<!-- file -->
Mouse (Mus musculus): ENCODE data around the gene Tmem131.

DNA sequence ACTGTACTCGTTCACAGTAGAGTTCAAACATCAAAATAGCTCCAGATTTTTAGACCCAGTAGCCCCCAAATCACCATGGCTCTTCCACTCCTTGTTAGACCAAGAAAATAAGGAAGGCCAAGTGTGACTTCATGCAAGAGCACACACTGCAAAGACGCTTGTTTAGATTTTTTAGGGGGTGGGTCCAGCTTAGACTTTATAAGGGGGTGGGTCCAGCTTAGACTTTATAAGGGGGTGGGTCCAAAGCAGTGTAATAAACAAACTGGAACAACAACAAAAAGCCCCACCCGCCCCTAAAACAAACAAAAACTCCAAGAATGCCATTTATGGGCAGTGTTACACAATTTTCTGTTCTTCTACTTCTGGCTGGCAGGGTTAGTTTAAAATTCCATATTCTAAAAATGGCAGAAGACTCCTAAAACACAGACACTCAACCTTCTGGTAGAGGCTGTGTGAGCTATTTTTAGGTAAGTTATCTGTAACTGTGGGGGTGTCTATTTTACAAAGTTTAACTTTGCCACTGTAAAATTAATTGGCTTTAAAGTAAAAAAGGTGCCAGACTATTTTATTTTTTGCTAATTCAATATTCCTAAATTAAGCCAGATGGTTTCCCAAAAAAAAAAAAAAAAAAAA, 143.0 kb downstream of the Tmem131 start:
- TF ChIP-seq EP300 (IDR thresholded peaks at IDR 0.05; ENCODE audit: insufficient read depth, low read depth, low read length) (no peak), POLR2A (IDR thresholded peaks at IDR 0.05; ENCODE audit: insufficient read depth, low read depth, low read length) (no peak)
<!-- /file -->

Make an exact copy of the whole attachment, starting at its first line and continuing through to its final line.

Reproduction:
Mouse (Mus musculus): ENCODE data around the gene Tmem131.

DNA sequence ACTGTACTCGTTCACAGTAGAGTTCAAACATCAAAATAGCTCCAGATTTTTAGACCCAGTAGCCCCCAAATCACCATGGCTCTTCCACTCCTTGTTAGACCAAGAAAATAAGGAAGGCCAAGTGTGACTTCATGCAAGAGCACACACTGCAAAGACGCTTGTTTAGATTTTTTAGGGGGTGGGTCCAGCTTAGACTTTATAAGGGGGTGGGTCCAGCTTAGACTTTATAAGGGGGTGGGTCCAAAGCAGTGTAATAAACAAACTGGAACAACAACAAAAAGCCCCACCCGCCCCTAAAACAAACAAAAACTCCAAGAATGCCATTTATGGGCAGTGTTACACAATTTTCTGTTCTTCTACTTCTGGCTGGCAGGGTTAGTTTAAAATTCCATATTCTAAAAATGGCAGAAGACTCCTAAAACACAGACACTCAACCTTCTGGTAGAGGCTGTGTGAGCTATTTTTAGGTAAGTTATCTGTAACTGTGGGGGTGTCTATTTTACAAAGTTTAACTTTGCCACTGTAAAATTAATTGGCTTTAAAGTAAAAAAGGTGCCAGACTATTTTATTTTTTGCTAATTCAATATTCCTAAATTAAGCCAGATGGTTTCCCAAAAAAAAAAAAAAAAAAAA, 143.0 kb downstream of the Tmem131 start:
- TF ChIP-seq EP300 (IDR thresholded peaks at IDR 0.05; ENCODE audit: insufficient read depth, low read depth, low read length) (no peak), POLR2A (IDR thresholded peaks at IDR 0.05; ENCODE audit: insufficient read depth, low read depth, low read length) (no peak)